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Your premise does not explain why Hendrix, Trower, Clapton, or any other guitarist that you can name sounds the same (meaning not EXACTLY the same, but idetifiable) on any guitar. (Santana, for example.... SG style Les Paul, PRS with humbuckers, PRS with P-90s, it is still identifiably Santana.)

 

As to EVH, how many players can you name that changed over the course of a couple of albums, and by album three you just didn't like what they were doing so much anymore? Happens to me all the time. Slash comes to mind... in the early G'N'R days, with the Marshall and the counterfit Les Paul 'burst, he rocked. Now, he uses Bogner and piles of pedals, and he just doesn't fire me up like he used to.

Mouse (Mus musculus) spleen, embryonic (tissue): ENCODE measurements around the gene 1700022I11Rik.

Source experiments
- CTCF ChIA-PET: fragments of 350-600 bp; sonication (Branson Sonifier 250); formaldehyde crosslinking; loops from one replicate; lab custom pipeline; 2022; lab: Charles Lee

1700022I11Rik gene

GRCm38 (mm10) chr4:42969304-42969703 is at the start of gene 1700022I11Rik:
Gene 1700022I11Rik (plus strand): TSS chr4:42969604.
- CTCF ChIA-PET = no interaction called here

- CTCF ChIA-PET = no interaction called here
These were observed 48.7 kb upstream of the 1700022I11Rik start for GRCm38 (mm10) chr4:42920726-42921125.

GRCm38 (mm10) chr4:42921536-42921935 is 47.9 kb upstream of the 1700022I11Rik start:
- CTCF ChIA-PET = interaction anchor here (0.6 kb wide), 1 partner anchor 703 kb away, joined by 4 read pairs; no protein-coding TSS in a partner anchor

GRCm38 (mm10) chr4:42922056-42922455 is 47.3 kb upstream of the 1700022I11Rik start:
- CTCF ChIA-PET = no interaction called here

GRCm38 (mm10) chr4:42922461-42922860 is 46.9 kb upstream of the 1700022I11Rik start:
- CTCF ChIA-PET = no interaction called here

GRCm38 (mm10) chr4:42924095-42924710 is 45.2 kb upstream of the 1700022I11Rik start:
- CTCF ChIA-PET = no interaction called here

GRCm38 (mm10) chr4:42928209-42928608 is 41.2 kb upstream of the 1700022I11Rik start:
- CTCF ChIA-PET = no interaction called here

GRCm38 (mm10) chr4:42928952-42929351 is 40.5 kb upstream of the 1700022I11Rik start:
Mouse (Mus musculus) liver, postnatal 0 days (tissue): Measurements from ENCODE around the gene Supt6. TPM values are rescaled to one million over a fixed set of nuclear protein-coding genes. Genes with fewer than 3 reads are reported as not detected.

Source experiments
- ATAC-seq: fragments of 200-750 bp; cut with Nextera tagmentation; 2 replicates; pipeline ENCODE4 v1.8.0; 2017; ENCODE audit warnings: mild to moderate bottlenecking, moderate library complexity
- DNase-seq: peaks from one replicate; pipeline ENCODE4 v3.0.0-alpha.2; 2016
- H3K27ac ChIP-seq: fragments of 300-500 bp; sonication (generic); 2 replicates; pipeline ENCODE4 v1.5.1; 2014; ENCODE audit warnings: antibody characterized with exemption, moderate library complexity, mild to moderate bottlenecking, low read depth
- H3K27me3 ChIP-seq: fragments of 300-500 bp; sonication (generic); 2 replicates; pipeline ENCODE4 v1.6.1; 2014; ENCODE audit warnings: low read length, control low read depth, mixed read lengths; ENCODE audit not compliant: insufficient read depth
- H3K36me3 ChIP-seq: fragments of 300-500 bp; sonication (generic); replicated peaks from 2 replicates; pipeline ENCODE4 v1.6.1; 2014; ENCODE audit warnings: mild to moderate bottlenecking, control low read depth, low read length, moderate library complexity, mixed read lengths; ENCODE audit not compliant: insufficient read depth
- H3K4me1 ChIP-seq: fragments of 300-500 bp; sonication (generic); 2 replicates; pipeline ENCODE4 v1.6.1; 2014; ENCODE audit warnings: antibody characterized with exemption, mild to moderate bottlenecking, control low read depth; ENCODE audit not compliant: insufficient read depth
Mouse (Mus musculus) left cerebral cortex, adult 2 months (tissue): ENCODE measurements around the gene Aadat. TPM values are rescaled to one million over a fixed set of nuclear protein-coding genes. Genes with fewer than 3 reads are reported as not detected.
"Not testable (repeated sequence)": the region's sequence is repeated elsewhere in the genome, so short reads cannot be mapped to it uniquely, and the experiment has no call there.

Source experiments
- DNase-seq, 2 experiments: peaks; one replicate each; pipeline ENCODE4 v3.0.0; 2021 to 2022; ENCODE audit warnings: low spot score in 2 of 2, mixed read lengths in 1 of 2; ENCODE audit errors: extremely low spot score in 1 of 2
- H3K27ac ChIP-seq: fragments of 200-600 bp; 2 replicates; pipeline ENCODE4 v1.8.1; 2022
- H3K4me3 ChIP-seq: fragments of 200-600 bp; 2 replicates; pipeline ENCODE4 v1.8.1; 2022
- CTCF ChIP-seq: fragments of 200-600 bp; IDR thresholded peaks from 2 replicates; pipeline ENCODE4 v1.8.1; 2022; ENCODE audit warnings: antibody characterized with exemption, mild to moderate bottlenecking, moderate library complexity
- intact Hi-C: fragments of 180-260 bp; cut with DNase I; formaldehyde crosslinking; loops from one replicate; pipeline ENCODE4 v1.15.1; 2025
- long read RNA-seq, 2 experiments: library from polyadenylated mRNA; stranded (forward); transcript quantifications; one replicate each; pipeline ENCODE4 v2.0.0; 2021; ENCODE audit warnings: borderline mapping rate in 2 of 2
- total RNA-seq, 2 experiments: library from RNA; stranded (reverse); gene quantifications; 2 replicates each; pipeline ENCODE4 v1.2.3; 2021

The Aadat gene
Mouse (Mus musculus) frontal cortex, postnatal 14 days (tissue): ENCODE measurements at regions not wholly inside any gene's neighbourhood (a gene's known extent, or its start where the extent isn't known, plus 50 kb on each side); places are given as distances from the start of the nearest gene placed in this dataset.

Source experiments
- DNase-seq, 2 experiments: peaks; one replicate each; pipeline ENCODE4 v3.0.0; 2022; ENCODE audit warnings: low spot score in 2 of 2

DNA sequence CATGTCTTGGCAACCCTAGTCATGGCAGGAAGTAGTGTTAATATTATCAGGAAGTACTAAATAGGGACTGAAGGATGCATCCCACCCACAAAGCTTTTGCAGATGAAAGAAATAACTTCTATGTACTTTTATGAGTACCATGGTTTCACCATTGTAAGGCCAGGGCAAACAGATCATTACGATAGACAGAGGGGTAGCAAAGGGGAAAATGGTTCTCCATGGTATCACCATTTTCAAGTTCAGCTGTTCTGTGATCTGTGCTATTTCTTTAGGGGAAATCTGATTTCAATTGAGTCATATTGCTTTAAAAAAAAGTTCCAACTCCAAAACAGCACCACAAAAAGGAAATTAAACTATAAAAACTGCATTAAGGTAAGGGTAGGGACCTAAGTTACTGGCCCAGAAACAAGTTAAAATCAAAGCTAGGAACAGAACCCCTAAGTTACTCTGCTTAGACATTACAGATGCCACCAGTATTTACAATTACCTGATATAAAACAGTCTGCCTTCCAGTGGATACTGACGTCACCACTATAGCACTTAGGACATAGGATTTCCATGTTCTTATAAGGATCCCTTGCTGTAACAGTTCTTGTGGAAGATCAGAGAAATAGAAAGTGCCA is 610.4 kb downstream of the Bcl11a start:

Oh, and let us add one more thing... you'll see people like Miles talking about touch and responsiveness... something that I thought was BS until I moved into the low end range of the boutique amp/effects market, and then I camne to appreciate what they were talking about. I didn't have it with any of my vontage Fender, Marshall, Vox, etc amps; even though I have a bunch of clasic vintage guitars. I didn't get it through my RP-6 or my RP-200, or my old analog pedals. But when I moved to the THD and Fulltone and Reverend, suddenly I "Got" it. Touch and responsiveness plays a part in the equation, too.

 

Bill

"I believe that entertainment can aspire to be art, and can become art, but if you set out to make art you're an idiot."

 

Steve Martin